The Most Important iPhone Ever. “What makes the iPhone and perhaps Apple special is that it seems to deliver things that nobody asks for but then everybody wants while eschewing overshooting a performance dimension that a few demand but most won’t use. The tragedy of overservice and disruption is that if you don’t shift the definition of performance eventually you run out of demand at the top of the performance curve. That opens you up to “good enough” competition from below. Instead you need to re-define the notion of performance: compete on a new basis, reset expectations. That the iPhone can find new dimensions of performance and hence demand is effectively a solution to the innovator’s dilemma.”

PayPal Introduces Customers to the Next Digital Payments Era with the New PayPal App. “The new PayPal app will introduce new features including PayPal Savings, a new high yield savings account provided by Synchrony Bank, alongside new in-app shopping tools that will enable customers to earn rewards redeemable for cash back or PayPal shopping credit and uncover deals with hundreds of merchants. Additionally, the new app offers PayPal customers a single place to manage their bill payments, get paid up to two days earlier with the new Direct Deposit feature provided through one of our bank partners, earn rewards and manage gift cards, send and receive money to friends, family and businesses, pay with QR codes for purchases and redeem rewards in-store, access and manage credit, Buy Now, Pay Later services, buy, hold and sell crypto, as well as support causes and charities they care about.”

Other stuff

The tangled history of mRNA vaccines

Stats that may interest you

“One in five consumers made a purchase using a “buy now, pay later” service within the last 12 months.

One in six consumers who made a buy now, pay later service purchase regret doing so, commonly citing high interest rates, a lack of options to build credit, or making unnecessary or unaffordable purchases.”

There have been 47 startup venture deals in Africa in 2021 so far with the average deal size of $21 million

CPC on Amazon ads is $1.27 in August 2021, up from 86 cents from a year ago, according to a survey

31% of online grocery shoppers use PayPal, according to a new study by ACI Worldwide and PYMNTS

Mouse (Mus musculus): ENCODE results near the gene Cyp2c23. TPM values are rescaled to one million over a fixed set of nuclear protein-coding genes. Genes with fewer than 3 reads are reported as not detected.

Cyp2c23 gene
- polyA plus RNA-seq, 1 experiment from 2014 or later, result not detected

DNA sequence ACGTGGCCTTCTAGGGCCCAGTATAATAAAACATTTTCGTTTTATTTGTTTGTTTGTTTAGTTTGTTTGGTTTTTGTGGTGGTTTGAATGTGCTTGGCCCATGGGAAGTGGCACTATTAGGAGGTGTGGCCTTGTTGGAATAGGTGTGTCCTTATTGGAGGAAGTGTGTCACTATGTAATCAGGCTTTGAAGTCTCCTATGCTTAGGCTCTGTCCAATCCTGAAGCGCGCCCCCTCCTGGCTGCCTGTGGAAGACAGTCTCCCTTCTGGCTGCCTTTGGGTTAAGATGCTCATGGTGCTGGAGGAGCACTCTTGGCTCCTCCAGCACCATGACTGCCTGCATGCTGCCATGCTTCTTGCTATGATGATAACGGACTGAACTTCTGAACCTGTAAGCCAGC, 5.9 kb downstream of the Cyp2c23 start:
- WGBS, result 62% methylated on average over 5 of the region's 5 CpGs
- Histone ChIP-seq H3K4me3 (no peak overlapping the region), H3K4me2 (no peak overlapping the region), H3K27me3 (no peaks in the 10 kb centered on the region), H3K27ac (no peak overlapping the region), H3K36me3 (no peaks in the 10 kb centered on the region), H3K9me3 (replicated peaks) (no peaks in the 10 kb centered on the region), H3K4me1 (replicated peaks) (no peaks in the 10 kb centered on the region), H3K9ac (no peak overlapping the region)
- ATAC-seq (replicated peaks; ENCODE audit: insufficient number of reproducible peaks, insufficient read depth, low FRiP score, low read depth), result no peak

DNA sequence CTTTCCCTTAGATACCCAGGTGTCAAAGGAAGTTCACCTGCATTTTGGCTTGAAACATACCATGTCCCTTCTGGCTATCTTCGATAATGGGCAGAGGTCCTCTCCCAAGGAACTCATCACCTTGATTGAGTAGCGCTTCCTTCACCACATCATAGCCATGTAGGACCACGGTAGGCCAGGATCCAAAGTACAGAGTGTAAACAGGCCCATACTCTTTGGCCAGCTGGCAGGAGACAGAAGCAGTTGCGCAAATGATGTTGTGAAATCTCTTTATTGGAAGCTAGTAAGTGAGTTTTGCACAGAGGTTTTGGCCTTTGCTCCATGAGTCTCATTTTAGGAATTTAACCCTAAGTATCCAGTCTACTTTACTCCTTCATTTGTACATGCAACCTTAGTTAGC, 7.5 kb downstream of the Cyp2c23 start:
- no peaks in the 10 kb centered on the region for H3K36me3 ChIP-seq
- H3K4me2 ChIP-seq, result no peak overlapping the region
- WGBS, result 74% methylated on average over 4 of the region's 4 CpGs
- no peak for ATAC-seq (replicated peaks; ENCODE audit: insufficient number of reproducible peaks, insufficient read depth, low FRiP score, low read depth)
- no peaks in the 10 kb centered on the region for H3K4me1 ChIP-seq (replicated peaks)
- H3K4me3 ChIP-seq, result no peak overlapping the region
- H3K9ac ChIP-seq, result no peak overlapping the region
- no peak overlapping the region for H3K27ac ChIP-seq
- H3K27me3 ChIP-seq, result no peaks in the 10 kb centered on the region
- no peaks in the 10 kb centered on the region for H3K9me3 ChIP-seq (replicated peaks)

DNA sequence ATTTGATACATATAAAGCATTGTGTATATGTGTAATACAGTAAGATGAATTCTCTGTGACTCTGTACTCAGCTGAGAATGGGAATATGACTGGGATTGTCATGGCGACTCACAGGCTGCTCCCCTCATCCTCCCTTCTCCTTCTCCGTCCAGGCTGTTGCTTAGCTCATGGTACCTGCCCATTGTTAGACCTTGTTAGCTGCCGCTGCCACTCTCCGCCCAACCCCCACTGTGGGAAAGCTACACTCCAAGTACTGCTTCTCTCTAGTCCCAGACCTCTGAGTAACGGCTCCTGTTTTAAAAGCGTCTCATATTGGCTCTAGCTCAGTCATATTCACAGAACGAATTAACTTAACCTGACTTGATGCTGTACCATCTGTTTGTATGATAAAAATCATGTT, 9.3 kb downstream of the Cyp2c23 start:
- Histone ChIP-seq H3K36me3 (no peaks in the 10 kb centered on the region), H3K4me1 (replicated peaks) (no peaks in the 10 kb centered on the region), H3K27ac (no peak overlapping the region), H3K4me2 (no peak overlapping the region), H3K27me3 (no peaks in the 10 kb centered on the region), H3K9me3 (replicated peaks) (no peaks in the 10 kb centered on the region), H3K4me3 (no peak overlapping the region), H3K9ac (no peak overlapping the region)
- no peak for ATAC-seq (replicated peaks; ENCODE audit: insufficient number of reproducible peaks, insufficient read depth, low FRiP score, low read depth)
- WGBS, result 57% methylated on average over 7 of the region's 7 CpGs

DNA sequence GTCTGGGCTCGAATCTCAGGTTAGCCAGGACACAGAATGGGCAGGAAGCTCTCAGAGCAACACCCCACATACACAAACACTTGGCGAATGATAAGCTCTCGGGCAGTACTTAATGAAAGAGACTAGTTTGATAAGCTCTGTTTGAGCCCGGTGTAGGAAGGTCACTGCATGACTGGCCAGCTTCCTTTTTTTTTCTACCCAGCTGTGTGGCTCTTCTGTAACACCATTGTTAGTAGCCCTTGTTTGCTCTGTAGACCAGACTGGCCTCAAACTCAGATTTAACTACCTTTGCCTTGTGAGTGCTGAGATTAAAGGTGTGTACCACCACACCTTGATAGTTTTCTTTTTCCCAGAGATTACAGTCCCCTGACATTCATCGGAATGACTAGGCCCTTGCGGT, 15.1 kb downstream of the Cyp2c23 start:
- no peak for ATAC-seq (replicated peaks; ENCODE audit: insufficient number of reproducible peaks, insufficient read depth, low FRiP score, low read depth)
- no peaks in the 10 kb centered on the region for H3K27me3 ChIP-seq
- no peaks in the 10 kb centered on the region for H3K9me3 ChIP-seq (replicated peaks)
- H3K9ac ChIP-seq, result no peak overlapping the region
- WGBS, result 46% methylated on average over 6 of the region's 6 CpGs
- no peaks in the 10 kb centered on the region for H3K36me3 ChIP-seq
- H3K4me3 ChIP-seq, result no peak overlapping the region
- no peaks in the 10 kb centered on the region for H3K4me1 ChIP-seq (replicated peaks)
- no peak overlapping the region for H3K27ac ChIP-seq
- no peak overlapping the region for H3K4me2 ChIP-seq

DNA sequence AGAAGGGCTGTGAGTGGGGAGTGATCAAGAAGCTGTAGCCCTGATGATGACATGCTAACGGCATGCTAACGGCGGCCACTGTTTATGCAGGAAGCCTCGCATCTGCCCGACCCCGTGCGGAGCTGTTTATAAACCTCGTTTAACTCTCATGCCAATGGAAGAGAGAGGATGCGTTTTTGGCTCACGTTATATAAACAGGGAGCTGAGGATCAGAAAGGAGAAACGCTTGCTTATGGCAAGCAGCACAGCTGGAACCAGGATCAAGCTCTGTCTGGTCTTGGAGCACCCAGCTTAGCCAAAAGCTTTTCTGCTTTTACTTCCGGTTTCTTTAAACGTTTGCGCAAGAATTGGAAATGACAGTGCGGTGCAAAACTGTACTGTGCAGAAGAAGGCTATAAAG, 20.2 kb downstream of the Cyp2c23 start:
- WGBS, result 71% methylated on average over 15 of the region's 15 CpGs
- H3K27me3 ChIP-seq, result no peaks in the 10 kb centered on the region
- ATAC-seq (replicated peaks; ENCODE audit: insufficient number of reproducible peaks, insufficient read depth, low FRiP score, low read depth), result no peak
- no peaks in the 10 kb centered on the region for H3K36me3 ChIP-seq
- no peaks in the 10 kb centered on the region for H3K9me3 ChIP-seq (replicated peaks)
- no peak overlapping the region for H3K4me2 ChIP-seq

Fuel Wasted Due to U.S. Traffic Congestion in 2020 Cut in Half from 2019 to 2020

14% of U.S consumers said they switched to an iPhone from another operating system in the last two years, a report said

Weekly reading – 11th September 2021

What I wrote last week

I did a quick review to show which remittance services you may want to use to transfer money to Vietnam or India

My reservation on PYMNT’s study on Apple Pay’s usage in stores

Interesting articles on Business

Why the global chip shortage is making it so hard to buy a PS5. In the silicon manufacturing process, for the most advanced tool inside a fab, typically you’ll have hundreds of different tools. Actually in a large fab, like one you might see at TSMC (Taiwan Semiconductor Manufacturing Company), you’ll have thousands of these tools. And these tools are big machines that process these wafers and do various things. And most tools cost, starting with a couple of million dollars, to the most expensive tools are in excess of 150 million euros. In Asia, they’ll build these things in a year. They’ll move in equipment in the second year, get it qualified, running, by the end of the year. In the US, or in the West, it takes a lot longer, because we don’t have the same mentality they have in Asia. We’re going to do all the permitting, all the hearings, and all that stuff. So it wouldn’t surprise me if it took 50 percent longer to twice as long. Now, let me tell you why that’s a problem. Because to your second question, a modern fab these days, one of the closer-to-leading-edge ones will cost you $10 billion-plus for the smallest efficient scale, and a really efficient scale will probably cost you closer to $20 billion. Think about how much depreciation that can generate. In Asia, the mentality is every day, every hour this thing isn’t running costs me tens of thousands, hundreds of thousands, sometimes millions of dollars. I’ve been in Asia on Christmas Day, and there are people out there with jackhammers and pouring concrete because it was like, “Man, every minute this thing gets done sooner, we can start generating cash.” We do not have that mentality in the West.”